Utkal Reporter Bureau
Bhubaneswar|20 July 2017
The president of India Sj Pranab Mukharjee inaugurated the “bi-centenary celebration of Paika Vidroh” took place in 1817 in Odisha 40 years before the 1857 revolt, that was “later termed as the first war of independence of India”.
The central government is observing a year-long celebration to commemorate the 1817 Paika rebellion.
The inauguration was held in the Vigyan Bhawan, New Delhi by the Ministry of Culture on July 20 to mark the 200th year of the of the great event of our cherished history of freedom struggle.
Minister of Tribal Affairs Shri Jual Oram, Chief Minister of Odisha Shri Naveen Patnaik, Minister of State (I/C) for Petroleum and Natural Gas Shri Dharmendra Pradhan and Minister of State (I/C) for Culture and Tourism Dr. Mahesh Sharma were present at the inaugural function
.The President said “it was a National War waged by ordinary people at the grassroots level against the British Colonialism who resented the dispossession of their Sovereign of his rights and the consequential repressive measures that followed”
Forty years before the revolt of 1857, which was later termed as 1st War of Indian Independence against British Colonialism, a battle was fought under the leadership of Baxi Jagabandhu of Odisha. Many scholars, researchers and historians have opined that the Paika Rebellion of 1817 was India’s first organized armed rebellion against British Raj, stated the President of India.
He congratulated the government for recognising the great event and said, it is time to remember the great history of our country and pay respect to our great heroes. Along with Buxi Jagabandu it is time to pay respects to other great warriors of Paika Bidroha who fought side by side such as Dinabandhu Samantray Mohapatra, Dama Subudhi Manjaraj, Samanta Madhaba Chandra Routray (Dalbehera of Tapanga), Pindiki Bahubalendra, Krutibas Patsani and many more heroes of Paika Bidroha.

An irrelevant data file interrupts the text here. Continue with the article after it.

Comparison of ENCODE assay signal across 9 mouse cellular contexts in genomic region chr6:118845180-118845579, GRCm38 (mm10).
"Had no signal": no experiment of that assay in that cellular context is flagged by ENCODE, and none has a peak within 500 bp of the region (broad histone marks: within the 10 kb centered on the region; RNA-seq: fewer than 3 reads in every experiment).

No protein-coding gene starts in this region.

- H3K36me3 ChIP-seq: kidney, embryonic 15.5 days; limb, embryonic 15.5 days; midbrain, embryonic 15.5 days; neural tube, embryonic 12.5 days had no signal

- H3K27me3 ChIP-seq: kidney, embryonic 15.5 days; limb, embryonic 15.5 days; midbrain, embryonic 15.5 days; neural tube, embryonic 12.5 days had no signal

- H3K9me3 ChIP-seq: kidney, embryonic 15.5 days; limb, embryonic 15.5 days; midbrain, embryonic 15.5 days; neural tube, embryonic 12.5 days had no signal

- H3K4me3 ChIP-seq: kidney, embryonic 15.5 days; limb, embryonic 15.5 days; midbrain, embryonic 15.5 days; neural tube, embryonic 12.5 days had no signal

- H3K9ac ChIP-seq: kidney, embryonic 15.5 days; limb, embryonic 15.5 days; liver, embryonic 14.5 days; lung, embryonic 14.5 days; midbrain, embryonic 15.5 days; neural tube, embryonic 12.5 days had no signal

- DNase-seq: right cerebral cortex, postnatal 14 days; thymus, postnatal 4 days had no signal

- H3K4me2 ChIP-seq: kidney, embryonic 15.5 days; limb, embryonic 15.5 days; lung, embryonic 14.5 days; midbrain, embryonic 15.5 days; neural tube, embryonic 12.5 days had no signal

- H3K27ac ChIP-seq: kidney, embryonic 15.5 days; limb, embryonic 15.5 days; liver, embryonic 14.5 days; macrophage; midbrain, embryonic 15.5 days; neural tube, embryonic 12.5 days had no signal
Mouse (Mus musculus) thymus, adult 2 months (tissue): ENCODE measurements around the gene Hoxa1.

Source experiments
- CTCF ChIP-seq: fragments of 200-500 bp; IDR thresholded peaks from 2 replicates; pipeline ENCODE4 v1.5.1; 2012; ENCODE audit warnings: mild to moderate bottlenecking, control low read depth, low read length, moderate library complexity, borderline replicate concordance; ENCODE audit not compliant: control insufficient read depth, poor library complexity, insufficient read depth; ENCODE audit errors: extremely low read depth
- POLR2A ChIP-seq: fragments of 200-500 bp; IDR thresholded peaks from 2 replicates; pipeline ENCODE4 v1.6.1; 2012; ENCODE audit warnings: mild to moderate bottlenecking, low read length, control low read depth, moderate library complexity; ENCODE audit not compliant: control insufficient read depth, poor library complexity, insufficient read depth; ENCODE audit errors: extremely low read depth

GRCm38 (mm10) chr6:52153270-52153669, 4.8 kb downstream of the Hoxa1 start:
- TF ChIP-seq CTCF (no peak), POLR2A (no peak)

He said that the year-long celebrations should be documented for future guidance at the end of the year. He also urged historians to concentrate on indigenous source material available in folk songs and folk stories narrated over the years by one generation to another.
. Paikas were essentially the peasant militias of the Gajapati rulers of Odisha who rendered military service to the king during times of war while taking up cultivation during times of peace. They unfurled the banner of rebellion against the British under the leadership of Baxi Jagandhu Bidyadhara as early as 1817 to throw off the British yoke.
Rulers of Khurda were traditionally the custodians of Jagannath Temple and ruled as the deputy of Lord Jagannath on earth. They symbolised the political and cultural freedom of the people of Odisha. The British, having established their sway over Bengal Province and Madras Province to thenorth and south of Odisha, occupied it in 1803.The Gajapati King of Odisha Mukunda Deva-ll was a minor then and initial resistance by JaiRajguru, the custodian of Mukunda Deva-II, was put down brutally and Jai Rajguru was torn apart alive.
A few years later, it was the Paikas under Baxi Jagabandhu, the hereditary chief of the militia army of the Gajapati King, who rose in rebellion, taking support of tribals and other sections of society. The rebellion started in March 1817 and spread quickly. Though Paikas played a larger role in the rebellion against the British, it was by nomeans a rebellion by a small group of people belonging to a particular class. The tribals of Ghumusar (part of present day Ganjam and Kandhmal Districts) and other sections of the population actively took part in it.
The President stated, the Paika Bidroha (Paika Rebellion) of 1817 in Odisha briefly shook the foundations of British rule in the eastern part of India.